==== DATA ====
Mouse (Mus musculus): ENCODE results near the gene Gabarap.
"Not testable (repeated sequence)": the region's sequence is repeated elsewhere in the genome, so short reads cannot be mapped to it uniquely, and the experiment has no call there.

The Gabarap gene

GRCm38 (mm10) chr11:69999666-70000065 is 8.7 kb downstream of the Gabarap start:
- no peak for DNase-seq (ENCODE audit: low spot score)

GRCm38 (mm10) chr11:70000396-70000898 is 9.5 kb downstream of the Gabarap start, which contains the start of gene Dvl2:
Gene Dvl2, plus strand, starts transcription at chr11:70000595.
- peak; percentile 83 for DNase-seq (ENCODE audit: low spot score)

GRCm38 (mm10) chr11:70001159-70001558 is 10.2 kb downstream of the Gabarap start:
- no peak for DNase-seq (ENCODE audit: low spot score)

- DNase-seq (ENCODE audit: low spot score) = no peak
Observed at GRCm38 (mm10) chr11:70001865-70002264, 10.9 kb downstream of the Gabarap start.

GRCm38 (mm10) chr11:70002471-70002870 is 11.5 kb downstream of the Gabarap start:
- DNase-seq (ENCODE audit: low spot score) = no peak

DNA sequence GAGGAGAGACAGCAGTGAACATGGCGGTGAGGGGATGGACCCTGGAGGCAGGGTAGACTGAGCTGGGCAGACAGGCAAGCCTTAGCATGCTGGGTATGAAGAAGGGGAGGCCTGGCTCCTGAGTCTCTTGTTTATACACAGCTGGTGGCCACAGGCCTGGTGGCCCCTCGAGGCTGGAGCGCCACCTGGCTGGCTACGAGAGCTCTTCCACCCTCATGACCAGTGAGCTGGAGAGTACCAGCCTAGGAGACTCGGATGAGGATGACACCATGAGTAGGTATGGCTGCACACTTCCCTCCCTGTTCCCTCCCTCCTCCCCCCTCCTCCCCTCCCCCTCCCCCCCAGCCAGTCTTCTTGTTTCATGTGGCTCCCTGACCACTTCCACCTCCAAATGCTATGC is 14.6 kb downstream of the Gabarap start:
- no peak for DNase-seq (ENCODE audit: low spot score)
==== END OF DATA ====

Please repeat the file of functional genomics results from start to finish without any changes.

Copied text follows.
Mouse (Mus musculus): ENCODE results near the gene Gabarap.
"Not testable (repeated sequence)": the region's sequence is repeated elsewhere in the genome, so short reads cannot be mapped to it uniquely, and the experiment has no call there.

The Gabarap gene

GRCm38 (mm10) chr11:69999666-70000065 is 8.7 kb downstream of the Gabarap start:
- no peak for DNase-seq (ENCODE audit: low spot score)

GRCm38 (mm10) chr11:70000396-70000898 is 9.5 kb downstream of the Gabarap start, which contains the start of gene Dvl2:
Gene Dvl2, plus strand, starts transcription at chr11:70000595.
- peak; percentile 83 for DNase-seq (ENCODE audit: low spot score)

GRCm38 (mm10) chr11:70001159-70001558 is 10.2 kb downstream of the Gabarap start:
- no peak for DNase-seq (ENCODE audit: low spot score)

- DNase-seq (ENCODE audit: low spot score) = no peak
Observed at GRCm38 (mm10) chr11:70001865-70002264, 10.9 kb downstream of the Gabarap start.

GRCm38 (mm10) chr11:70002471-70002870 is 11.5 kb downstream of the Gabarap start:
- DNase-seq (ENCODE audit: low spot score) = no peak

DNA sequence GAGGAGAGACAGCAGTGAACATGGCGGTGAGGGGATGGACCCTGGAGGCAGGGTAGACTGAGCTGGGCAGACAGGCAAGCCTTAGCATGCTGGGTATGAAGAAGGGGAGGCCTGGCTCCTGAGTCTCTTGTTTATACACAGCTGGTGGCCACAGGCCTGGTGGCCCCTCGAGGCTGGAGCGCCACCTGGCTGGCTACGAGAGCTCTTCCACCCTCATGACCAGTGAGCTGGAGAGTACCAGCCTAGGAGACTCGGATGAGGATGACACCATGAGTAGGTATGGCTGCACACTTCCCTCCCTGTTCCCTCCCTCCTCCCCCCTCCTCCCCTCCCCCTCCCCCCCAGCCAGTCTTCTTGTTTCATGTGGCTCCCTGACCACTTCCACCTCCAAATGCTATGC is 14.6 kb downstream of the Gabarap start:
- no peak for DNase-seq (ENCODE audit: low spot score)